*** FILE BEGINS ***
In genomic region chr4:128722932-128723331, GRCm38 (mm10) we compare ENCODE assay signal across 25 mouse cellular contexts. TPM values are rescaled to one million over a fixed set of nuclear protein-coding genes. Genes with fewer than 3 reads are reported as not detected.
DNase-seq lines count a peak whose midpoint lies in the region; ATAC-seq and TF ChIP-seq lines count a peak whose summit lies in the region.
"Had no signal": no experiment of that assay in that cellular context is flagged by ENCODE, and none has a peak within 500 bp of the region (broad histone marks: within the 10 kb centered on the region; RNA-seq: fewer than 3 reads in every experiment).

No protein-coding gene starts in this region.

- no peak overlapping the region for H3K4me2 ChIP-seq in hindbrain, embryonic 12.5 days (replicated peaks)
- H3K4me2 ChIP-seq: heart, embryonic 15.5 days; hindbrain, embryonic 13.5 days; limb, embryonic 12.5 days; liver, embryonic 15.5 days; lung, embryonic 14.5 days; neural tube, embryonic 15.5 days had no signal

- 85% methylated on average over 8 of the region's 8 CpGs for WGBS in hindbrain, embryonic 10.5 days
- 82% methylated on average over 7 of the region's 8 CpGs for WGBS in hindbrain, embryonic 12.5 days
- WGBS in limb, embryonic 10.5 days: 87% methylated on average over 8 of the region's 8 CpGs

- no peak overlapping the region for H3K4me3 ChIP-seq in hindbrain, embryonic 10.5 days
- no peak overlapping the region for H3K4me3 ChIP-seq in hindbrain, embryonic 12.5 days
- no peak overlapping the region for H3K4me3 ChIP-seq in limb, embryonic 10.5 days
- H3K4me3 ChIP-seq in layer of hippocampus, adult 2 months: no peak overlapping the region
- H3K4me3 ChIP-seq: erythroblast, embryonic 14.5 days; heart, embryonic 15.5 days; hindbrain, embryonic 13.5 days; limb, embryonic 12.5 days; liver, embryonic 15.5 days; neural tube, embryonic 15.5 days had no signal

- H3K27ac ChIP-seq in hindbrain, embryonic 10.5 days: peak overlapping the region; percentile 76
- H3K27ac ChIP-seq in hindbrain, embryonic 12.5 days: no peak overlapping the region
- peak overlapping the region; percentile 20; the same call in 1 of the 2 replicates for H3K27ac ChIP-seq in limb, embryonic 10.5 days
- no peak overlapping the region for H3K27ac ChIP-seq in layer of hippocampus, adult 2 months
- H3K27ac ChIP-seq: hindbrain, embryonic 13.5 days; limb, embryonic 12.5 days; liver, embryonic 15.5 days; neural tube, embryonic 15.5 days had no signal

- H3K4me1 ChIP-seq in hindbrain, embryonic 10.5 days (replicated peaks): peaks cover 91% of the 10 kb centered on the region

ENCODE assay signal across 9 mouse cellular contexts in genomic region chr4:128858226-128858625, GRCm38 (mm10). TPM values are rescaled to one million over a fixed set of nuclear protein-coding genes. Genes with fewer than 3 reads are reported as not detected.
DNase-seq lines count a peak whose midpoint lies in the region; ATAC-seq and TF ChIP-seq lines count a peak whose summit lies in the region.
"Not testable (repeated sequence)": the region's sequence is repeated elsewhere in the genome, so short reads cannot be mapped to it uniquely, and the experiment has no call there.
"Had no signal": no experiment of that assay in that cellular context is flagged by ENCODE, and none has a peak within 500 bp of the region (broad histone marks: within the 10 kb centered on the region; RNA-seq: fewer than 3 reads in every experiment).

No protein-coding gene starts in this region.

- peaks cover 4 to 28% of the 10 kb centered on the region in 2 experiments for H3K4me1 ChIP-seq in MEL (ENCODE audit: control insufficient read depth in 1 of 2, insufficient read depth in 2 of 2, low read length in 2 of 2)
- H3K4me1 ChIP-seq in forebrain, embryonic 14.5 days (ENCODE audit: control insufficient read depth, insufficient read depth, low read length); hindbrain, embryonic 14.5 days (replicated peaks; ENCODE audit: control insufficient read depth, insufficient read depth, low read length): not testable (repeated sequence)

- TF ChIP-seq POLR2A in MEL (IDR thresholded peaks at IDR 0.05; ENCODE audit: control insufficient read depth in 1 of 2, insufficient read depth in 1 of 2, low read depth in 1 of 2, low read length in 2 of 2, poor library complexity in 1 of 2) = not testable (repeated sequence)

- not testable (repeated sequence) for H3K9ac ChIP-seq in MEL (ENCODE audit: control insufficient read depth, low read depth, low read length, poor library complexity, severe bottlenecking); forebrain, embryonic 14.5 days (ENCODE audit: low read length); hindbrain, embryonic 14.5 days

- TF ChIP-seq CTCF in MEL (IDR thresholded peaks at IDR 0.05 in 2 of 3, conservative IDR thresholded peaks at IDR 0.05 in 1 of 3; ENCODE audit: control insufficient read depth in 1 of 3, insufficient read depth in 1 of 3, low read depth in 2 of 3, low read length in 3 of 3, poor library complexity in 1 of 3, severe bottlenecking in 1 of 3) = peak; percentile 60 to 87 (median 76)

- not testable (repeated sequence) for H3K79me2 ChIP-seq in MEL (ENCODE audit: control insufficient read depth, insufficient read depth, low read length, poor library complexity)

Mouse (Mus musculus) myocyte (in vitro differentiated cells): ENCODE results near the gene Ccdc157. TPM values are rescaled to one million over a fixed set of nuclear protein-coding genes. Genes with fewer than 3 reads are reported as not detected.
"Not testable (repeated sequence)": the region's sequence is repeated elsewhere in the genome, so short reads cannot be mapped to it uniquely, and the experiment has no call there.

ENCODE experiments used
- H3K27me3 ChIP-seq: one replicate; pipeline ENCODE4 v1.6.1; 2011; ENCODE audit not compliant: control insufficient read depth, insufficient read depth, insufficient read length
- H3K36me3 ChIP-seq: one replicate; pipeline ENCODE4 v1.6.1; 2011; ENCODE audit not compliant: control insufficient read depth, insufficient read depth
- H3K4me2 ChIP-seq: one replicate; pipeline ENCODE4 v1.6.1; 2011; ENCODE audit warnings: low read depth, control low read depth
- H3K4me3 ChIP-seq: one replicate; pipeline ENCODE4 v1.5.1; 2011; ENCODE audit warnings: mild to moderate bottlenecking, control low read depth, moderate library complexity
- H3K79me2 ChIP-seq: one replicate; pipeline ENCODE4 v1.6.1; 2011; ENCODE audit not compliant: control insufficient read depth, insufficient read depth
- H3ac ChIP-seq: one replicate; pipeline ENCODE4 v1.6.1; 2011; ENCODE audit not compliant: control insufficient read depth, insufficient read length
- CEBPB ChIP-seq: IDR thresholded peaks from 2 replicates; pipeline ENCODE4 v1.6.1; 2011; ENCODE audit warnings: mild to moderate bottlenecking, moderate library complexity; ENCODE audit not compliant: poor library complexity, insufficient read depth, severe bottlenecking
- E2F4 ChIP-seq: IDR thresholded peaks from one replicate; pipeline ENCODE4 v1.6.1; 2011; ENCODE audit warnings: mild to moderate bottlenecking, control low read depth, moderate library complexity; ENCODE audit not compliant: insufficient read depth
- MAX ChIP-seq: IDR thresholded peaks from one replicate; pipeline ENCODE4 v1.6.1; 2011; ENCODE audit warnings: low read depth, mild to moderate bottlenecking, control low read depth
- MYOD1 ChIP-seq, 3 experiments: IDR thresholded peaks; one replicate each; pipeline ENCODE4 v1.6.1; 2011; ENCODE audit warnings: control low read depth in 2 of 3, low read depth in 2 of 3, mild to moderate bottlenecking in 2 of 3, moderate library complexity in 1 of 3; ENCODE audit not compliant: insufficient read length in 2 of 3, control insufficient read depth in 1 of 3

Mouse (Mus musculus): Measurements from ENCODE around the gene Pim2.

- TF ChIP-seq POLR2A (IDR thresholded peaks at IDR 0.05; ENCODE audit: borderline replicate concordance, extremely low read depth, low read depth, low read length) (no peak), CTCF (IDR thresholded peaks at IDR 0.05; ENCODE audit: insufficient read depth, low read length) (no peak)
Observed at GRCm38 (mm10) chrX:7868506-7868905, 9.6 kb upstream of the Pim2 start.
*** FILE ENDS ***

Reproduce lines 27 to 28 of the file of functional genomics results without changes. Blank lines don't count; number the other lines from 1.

- H3K4me1 ChIP-seq in forebrain, embryonic 14.5 days (ENCODE audit: control insufficient read depth, insufficient read depth, low read length); hindbrain, embryonic 14.5 days (replicated peaks; ENCODE audit: control insufficient read depth, insufficient read depth, low read length): not testable (repeated sequence)

- TF ChIP-seq POLR2A in MEL (IDR thresholded peaks at IDR 0.05; ENCODE audit: control insufficient read depth in 1 of 2, insufficient read depth in 1 of 2, low read depth in 1 of 2, low read length in 2 of 2, poor library complexity in 1 of 2) = not testable (repeated sequence)